TORPY: ‘Disruptor’ could head DeKalb schools. Is that a good thing?

Finalist selected in year-long search for DeKalb superintendent, some not pleased with the choice

Finalist selected in year-long search for DeKalb superintendent, some not pleased with the choice

Being hired as superintendent for DeKalb County Schools is like getting a job as a crash-test dummy. You know you’re going to get pounded.

Last year, a faction of DeKalb’s school board summarily — and mysteriously — discharged Superintendent Cheryl Watson-Harris after just 22 months on the job. She was trying to make changes concerning the layers of bureaucracy, which wasn’t appreciated.

Now, the board — or at least a different faction of that board — wants a change agent and has settled on Devon Horton, a superintendent from the Chicago area. Horton calls himself a “disruptor” and heavily sprinkles the term “equity” into his narrative because that’s what sells these days in urban school districts.

If he is approved by the board, he’ll be the ninth superintendent for DeKalb since 2010.

During the 2020 search, the board entertained more than 60 candidates. This time around, fewer than 30 educators raised their hands. This is not surprising, seeing that DeKalb shoots a superintendent out of a circus cannon on average every 18 months or so.

On top of that, the job just ain’t what it used to be, what with the stress of COVID, poisonous politics, ramped-up parents and the never-ending job of trying to turn around underachieving schools.

So here we are with Horton, who has toiled in the education business for 23 years, most recently as the superintendent of the Evanston/Skokie School District 65, just north of Chicago. His current district is pre-K through eighth grade, with no high schools, and 6,500 students. It’s a far cry from DeKalb’s 93,000 kids.

Horton’s supporters like his gumption. Not only is he “disruptive,” but his bio also touts him as “an anti-racist leader across the nation.” Not that any racists would ever have a chance to head DeKalb schools. The student population is 59% Black, 20% Hispanic, 11% white, 6% Asian and 3% “other.”

Vasanne S. Tinsley, Interim Superintendent of Dekalb County Public Schools (third on the left), cuts the ribbon during the new Students Success Mobile Center unveiling at Lithonia High School on Wednesday, March 29, 2023.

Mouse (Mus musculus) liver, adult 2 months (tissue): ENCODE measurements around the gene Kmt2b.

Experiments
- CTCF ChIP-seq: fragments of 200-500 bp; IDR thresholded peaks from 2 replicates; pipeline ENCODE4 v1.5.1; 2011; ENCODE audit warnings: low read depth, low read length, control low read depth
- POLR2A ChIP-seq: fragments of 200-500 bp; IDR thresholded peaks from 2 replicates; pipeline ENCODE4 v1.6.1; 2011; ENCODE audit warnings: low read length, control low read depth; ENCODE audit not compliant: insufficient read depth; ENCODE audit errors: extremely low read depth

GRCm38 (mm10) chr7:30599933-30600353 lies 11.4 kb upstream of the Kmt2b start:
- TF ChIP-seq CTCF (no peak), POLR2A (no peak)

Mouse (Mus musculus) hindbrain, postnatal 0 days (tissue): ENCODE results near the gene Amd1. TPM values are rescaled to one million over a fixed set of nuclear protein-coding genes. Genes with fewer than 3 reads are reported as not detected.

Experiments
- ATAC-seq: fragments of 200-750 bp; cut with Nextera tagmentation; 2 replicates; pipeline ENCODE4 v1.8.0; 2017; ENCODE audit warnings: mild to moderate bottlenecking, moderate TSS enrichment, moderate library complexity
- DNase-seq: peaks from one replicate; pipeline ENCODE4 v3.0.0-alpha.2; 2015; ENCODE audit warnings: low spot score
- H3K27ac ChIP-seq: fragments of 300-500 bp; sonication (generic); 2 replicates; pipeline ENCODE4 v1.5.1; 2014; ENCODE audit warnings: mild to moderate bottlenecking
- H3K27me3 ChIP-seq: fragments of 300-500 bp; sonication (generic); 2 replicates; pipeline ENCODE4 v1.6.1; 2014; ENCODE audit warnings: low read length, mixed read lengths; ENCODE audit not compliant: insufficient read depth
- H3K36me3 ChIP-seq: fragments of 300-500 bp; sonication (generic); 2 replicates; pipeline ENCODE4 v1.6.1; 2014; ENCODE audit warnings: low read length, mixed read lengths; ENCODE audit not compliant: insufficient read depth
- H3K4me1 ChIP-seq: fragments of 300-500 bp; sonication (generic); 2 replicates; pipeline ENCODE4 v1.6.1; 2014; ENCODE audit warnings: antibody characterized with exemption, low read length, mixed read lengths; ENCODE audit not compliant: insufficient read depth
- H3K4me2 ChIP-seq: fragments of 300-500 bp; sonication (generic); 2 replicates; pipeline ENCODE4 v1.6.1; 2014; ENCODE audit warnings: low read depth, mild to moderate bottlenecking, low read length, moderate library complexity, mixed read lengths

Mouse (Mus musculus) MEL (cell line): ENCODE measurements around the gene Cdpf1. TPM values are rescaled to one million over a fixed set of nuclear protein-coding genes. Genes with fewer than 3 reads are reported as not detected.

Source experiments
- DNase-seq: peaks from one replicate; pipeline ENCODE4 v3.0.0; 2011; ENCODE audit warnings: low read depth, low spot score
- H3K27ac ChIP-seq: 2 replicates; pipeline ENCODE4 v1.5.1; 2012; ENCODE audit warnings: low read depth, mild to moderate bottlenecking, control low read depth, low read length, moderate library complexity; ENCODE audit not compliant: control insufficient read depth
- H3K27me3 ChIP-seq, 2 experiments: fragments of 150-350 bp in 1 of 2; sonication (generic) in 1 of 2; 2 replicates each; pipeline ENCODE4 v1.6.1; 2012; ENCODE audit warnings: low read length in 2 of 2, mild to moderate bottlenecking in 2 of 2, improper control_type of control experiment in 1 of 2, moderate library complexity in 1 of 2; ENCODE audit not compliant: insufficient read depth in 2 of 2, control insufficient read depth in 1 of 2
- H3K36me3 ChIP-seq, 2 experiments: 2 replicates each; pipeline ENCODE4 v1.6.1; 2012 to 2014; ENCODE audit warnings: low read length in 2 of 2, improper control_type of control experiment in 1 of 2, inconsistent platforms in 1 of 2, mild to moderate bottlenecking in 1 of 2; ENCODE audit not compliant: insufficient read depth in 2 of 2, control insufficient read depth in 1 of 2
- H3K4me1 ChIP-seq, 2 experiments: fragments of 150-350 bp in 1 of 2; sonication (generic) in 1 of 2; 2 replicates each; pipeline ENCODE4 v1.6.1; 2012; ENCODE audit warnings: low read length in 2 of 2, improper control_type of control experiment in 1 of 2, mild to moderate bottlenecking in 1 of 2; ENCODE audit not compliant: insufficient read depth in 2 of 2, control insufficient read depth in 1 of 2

Miguel Martinez / miguel.martinezjimenez@ajc.com

Credit: Miguel Martinez

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Credit: Miguel Martinez

Horton’s penchant to be very publicly “anti-racist” has made him become a controversial figure and one that I wager will bring the district plenty of renown going forward.

Soon after getting his Chicago-area job in the summer of 2020, he said “marginalized” students would be the first to return to school following COVID lockouts. This was, he said, “about equity for Black and brown students, for special education students, for our LGBTQ students.”

Naturally, that didn’t go over with some parents, who complained.

The school board had Horton’s back, saying, “When you challenge policies and protocols established to ensure an equitable experience for Black and brown students, you are part of a continuum of resistance to equity and desire to maintain white supremacy.”

In essence: if you gripe, you’re racist.

A year later, Horton and the school system were sued by a white drama teacher saying the district’s “equity training” created a “hostile environment,” with an endless parade of anti-whiteness lessons. The suit was filed by an Atlanta-based conservative group, the Southeast Legal Foundation.

Publicity about the suit brought out anger, venom and even some veiled threats according to police reports filed by school officials. Several of those reports, gathered by the local news site Evanston Now, indicate police and a couple of school administrators did not think they were actual threats. But Horton apparently did and received round-the-clock security for a year costing $500,000.

The security detail became public in May 2022 when some nooses were found on school property.

The DeKalb County School Board Chair Vickie B. Turner announces Dr. Vasanne Tinsley as interim superintendent following the DeKalb State of the County Address on Wednesday, April 27, 2022. (Natrice Miller / natrice.miller@ajc.com)

Credit: Natrice Miller / Natrice.Miller@

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Credit: Natrice Miller / Natrice.Miller@

When that occurred, Horton did not wait for an investigation before wading in.

He immediately branded the incident a “hate crime and a deliberate and specific incidence of an outwardly racist act. It resounds with a tone of hate and hurt that will impact members of our entire community, namely Black and African American students, staff, and families who have experienced generations of harm.”

Turns out, a middle school student planted the items. Police said the act did not qualify as a hate crime under state law.

I may point out that the Evanston/Skokie school board likes what Horton is doing and not long ago re-upped his contract. It did not preclude him for looking for bigger things.

In August 2020, just two months after taking the reins of his current district, Horton and four others formed an LLC. Horton later said the LLC never did business and was quickly dissolved. One might wonder why a recently hired school superintendent would bother creating a business in the first place. The day job should have kept him busy enough.

Within two years, three of his former partners got a total of $150,000 from the district in no-bid contracts, according to an investigative blog. Horton said nothing untoward happened and the contracts fell within legal exemption for contracts to be let without bids.

Seeing the history of DeKalb and some of the antics surrounding the county, Horton might just fit in here nicely.

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